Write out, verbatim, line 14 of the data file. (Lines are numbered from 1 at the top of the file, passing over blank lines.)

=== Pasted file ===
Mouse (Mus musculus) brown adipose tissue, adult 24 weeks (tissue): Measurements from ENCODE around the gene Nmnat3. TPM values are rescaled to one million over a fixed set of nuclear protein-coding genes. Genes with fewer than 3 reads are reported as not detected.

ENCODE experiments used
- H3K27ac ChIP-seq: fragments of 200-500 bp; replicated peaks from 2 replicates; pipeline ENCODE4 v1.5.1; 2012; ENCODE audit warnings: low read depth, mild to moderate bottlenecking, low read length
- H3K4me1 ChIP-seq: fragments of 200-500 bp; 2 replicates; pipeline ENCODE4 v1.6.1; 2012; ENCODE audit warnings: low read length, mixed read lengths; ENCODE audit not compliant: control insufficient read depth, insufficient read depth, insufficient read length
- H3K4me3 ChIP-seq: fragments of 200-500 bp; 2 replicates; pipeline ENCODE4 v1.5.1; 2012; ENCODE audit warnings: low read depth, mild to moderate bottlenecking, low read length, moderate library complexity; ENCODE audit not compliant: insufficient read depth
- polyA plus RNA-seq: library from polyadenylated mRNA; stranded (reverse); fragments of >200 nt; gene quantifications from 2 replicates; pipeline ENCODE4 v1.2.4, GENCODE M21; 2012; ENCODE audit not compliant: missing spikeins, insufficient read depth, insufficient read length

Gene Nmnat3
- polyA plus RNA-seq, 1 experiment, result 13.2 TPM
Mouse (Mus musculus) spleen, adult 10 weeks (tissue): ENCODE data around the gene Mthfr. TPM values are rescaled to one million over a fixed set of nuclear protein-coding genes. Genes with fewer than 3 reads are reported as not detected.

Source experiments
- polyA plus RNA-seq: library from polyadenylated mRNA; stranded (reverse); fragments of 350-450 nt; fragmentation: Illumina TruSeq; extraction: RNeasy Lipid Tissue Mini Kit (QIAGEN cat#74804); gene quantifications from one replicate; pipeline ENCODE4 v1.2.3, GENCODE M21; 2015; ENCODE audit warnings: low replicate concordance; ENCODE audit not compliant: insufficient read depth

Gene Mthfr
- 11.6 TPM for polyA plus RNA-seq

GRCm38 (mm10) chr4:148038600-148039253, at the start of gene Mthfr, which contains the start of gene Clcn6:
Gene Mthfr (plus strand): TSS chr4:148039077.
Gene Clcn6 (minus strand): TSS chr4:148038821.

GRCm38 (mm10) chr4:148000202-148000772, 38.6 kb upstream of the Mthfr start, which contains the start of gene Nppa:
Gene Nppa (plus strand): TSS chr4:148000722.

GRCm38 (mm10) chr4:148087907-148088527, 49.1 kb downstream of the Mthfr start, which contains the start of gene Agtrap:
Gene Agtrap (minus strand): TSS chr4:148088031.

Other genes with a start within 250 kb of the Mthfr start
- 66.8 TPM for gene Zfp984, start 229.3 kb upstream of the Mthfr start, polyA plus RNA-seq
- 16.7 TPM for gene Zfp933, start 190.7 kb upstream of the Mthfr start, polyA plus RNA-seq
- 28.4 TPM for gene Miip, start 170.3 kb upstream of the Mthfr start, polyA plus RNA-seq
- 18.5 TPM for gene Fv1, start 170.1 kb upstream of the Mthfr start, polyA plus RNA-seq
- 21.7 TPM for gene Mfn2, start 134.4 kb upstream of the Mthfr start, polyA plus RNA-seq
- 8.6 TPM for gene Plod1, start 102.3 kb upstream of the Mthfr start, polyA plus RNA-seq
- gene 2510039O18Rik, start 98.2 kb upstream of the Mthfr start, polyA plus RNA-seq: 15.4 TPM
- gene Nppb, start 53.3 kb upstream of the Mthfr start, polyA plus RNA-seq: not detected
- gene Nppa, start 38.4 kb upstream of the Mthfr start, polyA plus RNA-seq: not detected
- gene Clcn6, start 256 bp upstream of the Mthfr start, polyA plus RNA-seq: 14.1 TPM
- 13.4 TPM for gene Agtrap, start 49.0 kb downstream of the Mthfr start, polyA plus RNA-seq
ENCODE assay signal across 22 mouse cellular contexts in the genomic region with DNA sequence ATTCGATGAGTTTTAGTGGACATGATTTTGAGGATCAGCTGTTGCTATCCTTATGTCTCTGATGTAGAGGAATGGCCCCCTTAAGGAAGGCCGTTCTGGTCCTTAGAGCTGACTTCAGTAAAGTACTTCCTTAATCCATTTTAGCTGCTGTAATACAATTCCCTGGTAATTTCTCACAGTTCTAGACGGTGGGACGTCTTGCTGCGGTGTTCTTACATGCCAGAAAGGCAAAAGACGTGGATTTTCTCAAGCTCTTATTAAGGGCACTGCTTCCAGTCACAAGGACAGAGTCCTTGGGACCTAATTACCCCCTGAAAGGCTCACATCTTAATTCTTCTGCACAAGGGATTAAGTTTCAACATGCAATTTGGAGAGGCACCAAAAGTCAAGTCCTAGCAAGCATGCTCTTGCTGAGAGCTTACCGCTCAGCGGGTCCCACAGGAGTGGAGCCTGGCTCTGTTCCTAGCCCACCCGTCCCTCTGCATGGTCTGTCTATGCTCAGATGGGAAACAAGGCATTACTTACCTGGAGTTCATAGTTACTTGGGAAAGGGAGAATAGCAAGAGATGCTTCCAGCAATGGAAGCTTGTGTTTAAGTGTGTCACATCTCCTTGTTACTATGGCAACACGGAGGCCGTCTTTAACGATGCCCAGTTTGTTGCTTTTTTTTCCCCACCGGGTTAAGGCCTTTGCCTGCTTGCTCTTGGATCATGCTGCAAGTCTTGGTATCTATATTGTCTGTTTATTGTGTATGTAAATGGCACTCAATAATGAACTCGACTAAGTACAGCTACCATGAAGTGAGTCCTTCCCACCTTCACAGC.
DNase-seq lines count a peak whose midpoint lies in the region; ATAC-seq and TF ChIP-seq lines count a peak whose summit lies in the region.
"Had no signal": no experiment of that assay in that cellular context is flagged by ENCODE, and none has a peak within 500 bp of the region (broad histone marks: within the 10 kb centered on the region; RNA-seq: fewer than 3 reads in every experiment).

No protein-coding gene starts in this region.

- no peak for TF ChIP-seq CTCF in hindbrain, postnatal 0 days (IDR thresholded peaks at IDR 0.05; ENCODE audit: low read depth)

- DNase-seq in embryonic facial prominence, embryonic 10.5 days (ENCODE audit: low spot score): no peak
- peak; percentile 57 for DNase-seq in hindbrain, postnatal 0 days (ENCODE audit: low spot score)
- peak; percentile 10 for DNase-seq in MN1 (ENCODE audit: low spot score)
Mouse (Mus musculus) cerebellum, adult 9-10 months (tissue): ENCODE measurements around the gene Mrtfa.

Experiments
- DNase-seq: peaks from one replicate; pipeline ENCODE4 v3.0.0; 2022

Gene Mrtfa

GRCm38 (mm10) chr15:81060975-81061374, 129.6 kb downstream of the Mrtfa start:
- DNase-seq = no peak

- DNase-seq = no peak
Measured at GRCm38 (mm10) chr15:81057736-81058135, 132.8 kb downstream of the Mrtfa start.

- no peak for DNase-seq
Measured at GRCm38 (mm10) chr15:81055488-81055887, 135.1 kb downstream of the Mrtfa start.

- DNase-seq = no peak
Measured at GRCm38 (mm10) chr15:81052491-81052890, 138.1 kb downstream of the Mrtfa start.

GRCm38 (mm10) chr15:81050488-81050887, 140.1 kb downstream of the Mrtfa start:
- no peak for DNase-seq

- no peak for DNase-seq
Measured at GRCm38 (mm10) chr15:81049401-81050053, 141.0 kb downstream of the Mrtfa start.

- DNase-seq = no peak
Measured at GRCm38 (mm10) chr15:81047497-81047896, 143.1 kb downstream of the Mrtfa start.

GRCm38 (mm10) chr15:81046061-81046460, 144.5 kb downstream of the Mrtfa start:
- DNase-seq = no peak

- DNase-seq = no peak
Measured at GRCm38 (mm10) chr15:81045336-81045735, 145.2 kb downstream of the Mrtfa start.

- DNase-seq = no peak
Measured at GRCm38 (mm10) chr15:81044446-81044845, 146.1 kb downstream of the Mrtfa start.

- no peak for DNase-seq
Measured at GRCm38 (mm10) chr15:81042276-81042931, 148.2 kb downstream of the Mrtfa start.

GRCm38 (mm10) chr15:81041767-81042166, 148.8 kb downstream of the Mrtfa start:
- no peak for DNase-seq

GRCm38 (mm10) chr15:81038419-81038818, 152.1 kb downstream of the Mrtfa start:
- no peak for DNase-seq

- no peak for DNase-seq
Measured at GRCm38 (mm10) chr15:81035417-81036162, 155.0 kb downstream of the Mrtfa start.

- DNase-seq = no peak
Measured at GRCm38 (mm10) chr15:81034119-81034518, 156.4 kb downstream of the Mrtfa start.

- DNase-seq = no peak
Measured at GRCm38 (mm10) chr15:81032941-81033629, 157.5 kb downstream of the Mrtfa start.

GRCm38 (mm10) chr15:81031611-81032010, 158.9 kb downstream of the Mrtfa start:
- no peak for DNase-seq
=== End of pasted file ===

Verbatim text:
GRCm38 (mm10) chr4:148038600-148039253, at the start of gene Mthfr, which contains the start of gene Clcn6: